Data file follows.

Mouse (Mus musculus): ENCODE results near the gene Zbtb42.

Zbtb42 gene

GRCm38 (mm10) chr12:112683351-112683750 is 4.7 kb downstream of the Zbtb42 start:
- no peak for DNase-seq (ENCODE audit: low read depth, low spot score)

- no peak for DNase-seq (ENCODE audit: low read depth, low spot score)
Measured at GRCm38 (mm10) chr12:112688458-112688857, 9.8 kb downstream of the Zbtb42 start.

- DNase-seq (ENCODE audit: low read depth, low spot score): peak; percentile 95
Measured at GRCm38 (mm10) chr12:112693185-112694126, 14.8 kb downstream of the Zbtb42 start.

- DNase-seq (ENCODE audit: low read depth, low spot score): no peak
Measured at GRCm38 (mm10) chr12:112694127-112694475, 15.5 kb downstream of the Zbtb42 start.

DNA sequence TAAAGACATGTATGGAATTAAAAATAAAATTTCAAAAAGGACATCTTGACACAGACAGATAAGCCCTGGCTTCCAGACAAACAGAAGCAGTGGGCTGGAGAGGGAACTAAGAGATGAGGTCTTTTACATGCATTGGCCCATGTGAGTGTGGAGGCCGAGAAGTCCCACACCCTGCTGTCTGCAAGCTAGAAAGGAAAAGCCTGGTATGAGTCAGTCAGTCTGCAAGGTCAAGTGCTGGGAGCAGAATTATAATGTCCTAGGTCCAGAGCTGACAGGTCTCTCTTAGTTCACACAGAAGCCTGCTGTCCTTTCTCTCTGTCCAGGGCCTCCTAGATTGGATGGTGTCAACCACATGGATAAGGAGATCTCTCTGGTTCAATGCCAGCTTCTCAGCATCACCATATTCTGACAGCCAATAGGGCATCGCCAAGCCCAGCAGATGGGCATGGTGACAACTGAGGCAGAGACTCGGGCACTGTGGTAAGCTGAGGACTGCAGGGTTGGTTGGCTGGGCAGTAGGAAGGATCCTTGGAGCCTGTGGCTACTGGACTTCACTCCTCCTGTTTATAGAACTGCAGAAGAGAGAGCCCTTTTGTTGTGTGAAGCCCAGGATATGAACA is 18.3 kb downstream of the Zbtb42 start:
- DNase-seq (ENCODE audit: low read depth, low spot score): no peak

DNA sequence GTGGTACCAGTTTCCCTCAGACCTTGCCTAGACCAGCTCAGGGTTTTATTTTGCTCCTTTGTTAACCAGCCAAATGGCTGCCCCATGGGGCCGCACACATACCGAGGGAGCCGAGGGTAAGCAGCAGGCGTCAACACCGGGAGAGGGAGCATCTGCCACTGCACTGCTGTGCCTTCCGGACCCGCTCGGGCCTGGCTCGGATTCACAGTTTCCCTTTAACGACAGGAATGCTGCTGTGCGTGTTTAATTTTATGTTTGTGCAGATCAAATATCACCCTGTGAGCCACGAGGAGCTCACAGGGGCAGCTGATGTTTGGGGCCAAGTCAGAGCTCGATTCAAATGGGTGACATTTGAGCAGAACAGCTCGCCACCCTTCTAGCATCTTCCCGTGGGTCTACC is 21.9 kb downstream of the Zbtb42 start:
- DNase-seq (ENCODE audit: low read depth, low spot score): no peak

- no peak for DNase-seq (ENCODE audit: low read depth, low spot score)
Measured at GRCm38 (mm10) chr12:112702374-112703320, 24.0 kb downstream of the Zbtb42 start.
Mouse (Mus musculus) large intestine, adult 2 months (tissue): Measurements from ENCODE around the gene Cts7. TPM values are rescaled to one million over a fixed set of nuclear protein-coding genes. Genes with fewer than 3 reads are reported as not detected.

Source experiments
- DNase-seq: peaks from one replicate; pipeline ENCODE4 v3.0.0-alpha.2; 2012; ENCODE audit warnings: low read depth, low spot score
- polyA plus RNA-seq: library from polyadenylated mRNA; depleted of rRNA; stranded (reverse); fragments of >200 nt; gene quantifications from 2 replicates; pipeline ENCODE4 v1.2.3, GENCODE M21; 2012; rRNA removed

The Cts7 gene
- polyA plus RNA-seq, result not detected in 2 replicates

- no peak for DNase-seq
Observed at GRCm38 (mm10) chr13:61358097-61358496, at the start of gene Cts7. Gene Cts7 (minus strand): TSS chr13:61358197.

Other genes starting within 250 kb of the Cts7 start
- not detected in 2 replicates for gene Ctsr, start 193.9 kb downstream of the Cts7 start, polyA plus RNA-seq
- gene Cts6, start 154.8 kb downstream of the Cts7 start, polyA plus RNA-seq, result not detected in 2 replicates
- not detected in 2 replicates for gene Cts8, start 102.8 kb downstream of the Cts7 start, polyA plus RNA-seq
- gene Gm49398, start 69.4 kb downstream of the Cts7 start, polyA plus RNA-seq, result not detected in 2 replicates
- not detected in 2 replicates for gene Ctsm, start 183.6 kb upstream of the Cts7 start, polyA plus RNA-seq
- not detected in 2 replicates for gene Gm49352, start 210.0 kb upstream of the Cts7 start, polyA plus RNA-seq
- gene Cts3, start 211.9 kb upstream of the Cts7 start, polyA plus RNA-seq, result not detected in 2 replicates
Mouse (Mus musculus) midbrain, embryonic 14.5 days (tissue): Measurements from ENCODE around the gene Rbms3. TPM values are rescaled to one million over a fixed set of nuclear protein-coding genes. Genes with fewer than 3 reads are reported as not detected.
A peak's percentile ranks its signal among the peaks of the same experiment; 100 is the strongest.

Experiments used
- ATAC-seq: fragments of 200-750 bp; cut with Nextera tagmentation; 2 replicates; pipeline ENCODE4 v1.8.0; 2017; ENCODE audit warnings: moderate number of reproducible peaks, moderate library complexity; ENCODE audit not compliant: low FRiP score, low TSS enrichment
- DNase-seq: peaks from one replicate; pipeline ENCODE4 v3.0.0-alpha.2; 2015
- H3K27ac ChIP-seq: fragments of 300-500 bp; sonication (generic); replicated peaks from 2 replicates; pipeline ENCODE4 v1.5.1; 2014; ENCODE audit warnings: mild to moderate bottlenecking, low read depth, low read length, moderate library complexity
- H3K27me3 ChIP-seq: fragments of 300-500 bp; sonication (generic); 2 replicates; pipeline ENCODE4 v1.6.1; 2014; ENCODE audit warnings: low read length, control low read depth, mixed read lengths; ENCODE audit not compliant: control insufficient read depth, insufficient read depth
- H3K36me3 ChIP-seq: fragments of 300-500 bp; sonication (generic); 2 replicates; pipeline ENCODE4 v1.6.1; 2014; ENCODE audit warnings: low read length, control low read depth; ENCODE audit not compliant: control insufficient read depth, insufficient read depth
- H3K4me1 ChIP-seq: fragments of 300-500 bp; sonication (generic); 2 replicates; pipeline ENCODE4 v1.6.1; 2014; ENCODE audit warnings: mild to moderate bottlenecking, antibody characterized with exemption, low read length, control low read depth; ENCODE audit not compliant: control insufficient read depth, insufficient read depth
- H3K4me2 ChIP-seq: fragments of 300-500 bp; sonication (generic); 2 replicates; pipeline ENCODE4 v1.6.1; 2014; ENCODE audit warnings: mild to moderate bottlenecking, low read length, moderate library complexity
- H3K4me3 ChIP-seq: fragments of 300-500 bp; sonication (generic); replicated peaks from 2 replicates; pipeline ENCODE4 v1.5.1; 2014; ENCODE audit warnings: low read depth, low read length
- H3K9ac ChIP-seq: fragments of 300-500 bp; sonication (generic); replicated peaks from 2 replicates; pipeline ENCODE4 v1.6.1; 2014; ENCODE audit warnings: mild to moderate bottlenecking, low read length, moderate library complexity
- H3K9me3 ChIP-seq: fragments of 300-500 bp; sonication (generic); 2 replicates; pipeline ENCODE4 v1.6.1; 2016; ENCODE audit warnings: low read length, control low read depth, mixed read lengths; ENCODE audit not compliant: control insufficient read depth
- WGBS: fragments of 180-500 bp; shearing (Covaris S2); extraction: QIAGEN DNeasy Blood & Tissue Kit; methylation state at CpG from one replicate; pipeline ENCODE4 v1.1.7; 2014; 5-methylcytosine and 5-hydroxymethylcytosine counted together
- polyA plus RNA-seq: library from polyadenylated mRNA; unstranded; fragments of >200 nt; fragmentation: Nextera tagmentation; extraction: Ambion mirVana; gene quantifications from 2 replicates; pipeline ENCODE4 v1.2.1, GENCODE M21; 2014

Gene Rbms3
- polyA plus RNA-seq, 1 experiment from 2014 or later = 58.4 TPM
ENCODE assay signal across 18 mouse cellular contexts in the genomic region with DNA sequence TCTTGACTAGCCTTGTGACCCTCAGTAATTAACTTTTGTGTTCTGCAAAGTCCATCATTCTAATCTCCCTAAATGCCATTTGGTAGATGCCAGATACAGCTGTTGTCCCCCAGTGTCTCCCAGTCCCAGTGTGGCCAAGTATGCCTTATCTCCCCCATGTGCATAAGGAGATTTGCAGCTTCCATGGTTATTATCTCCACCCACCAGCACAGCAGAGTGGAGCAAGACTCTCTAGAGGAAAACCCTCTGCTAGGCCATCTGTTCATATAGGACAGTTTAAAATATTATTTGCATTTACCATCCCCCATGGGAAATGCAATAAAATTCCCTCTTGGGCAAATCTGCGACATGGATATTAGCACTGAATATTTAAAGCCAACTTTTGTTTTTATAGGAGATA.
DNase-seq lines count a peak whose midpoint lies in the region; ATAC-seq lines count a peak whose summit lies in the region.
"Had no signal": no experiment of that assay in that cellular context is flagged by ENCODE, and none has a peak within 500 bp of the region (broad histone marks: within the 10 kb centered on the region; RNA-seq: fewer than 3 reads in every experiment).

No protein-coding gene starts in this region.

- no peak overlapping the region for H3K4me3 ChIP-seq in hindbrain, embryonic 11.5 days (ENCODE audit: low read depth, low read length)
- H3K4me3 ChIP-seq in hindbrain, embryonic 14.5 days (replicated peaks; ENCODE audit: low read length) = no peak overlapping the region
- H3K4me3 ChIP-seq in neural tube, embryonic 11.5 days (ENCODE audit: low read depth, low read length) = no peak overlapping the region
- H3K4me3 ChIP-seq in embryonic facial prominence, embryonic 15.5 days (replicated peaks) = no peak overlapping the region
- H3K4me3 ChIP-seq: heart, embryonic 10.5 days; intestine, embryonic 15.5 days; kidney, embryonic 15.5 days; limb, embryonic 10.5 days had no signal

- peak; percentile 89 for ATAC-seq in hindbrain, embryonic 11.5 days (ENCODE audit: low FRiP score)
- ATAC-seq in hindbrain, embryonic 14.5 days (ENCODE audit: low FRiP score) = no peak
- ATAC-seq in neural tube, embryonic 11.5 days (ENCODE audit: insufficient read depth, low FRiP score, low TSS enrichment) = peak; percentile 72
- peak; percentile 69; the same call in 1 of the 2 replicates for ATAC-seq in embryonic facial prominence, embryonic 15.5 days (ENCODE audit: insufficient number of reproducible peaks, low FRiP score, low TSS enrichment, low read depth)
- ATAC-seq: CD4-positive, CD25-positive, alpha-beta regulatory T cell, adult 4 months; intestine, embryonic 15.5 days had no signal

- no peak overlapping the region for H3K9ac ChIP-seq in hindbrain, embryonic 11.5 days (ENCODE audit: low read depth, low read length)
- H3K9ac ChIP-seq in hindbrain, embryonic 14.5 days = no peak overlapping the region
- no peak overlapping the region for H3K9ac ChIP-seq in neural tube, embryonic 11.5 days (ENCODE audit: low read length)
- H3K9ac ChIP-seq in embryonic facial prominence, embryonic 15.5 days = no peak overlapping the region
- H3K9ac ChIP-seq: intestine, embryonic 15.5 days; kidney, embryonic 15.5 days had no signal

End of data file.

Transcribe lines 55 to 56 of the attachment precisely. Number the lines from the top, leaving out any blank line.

- H3K4me3 ChIP-seq in hindbrain, embryonic 14.5 days (replicated peaks; ENCODE audit: low read length) = no peak overlapping the region
- H3K4me3 ChIP-seq in neural tube, embryonic 11.5 days (ENCODE audit: low read depth, low read length) = no peak overlapping the region